Top positive review
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Perfect Summer Read!!!!
on July 30, 2013
I suggested this book for my club thinking it would be a great beach book. It was exactly that. Fast-paced, easy reading, but still thought provoking. Definitely not "mind-candy." I devoured it with the same enthusiasm as last summer's book, "Gone Girl." In fact, I saw many parallels between the two, not least the illustration of the frightening amount of damage that one individual can inflict upon the lives of others. Fortunately for the vast majority of humanity who are not sociopaths, circumstances very rarely converge as they do for the antagonists of both of these novels, bestowing them with brilliance and insatiable neediness and immorality and blind ambition and vast amounts of idle time.
The novel begins with the grisly death of a seventeen-year-old girl in Manhattan. Cause of death is determined to be due to a pathogen of unknown origin. Similar deaths follow, which sets us on the course of a "bio-investigation" (for lack of a better word) which in turn becomes a full-scale operation including the FBI, NYPD, CDC and NSA. There is much historical and scientific information given by way of backstory, sometimes a little awkwardly. While the book itself is fiction, the science and history upon which it is based are accurate, making it that much more alarming.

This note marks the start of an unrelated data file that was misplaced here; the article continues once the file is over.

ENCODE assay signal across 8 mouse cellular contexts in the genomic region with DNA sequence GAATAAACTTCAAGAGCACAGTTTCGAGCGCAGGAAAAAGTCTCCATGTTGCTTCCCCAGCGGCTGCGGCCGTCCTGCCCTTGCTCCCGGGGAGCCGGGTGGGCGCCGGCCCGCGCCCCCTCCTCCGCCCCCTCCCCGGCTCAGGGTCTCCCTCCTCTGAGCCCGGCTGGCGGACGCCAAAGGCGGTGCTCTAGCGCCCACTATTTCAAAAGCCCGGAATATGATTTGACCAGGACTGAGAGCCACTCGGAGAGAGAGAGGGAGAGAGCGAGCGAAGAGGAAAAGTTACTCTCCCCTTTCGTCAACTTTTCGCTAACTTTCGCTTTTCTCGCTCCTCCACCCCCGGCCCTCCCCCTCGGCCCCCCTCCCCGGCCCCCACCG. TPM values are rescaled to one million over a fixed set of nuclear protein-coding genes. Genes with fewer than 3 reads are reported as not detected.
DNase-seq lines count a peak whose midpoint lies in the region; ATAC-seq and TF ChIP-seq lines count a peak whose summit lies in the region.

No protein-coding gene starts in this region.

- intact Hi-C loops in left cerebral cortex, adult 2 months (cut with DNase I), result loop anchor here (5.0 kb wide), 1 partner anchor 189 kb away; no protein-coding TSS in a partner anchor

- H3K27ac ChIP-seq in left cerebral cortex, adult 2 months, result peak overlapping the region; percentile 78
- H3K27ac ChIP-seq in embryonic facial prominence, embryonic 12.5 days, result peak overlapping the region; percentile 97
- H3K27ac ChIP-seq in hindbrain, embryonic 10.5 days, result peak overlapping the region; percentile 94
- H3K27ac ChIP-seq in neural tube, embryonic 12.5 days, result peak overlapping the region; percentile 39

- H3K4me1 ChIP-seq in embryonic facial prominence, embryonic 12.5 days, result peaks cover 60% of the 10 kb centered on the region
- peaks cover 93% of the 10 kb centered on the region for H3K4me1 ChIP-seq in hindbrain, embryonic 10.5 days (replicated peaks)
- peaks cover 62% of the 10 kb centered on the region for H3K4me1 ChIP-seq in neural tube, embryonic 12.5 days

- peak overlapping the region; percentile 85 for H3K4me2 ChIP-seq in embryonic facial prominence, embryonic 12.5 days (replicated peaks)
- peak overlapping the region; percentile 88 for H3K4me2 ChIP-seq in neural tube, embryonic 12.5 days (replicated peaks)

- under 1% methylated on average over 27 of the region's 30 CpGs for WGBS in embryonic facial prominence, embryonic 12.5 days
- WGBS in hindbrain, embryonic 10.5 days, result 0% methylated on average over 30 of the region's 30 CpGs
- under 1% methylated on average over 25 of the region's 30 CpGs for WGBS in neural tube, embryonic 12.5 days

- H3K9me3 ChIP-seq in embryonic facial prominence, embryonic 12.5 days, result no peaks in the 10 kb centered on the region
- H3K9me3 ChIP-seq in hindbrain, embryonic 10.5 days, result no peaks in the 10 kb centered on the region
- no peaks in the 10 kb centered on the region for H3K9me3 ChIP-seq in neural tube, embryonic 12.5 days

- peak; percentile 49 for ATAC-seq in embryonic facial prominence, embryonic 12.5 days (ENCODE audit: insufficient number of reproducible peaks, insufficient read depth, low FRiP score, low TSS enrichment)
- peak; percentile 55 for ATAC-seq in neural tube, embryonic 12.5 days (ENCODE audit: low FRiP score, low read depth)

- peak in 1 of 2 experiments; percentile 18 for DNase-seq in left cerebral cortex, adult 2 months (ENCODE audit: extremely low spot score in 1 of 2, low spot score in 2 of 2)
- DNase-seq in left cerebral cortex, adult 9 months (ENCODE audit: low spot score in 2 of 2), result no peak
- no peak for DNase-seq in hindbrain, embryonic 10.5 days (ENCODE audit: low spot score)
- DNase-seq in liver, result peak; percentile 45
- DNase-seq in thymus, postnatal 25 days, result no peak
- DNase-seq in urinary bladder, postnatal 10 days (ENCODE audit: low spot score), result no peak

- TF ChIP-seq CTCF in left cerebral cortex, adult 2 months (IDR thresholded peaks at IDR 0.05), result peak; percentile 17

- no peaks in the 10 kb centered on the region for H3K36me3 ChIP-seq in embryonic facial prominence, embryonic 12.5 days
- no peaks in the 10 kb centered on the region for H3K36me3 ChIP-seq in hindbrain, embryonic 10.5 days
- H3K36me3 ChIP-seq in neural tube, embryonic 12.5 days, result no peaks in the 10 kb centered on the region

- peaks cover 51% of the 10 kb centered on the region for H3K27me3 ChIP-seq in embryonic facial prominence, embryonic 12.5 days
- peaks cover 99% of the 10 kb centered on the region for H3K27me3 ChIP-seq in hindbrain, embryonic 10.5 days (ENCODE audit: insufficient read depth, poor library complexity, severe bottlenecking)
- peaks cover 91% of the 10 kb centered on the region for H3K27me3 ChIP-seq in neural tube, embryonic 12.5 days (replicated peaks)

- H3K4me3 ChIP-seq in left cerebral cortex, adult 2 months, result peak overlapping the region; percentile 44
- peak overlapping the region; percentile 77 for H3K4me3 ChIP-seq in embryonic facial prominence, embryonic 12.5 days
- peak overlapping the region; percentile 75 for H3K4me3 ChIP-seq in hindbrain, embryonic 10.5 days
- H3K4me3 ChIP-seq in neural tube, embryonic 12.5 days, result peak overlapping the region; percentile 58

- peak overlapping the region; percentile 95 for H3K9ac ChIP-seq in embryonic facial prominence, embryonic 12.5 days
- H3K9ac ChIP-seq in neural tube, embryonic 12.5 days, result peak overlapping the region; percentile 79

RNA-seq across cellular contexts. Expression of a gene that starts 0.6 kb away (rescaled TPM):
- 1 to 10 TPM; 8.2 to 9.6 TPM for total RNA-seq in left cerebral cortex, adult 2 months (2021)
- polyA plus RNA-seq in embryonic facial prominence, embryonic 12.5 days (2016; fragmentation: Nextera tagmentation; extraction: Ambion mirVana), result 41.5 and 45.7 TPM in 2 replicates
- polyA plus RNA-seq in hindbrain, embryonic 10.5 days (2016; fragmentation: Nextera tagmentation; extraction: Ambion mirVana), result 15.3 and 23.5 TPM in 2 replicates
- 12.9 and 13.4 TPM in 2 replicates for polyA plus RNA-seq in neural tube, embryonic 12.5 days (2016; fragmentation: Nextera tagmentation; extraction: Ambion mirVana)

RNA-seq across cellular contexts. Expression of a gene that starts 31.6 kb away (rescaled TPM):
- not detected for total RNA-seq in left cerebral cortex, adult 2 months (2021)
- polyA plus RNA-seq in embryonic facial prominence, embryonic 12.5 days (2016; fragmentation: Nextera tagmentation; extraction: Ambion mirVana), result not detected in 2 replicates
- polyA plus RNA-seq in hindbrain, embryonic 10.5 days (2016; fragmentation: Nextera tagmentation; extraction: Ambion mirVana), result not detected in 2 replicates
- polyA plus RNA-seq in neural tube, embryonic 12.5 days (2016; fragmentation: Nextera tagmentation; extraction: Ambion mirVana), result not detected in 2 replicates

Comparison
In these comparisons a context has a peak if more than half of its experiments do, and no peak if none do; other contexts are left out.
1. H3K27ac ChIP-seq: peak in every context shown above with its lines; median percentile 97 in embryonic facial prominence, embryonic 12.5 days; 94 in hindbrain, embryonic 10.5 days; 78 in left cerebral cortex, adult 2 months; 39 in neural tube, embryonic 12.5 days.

Preston is a Science Journalist by profession, not a novelist. This is evident in the style of the work. It can be awkward, as stated above, maybe even a little cheesy...not Dan Brown cringe-inducingly bad, just not crisp. In spite this, there are some passages that are brilliant, almost poetic. These are always in his descriptions of forces of nature, which clearly evoke passion in the writer.
Bottom line: a fun (well, as much fun as gruesome illness can be), exciting trip to the world of forensic pathology. Club meeting should include other guilty pleasures such as cheap Chianti, Velveeta dip and raw cookie dough (c'mon, we all love it.)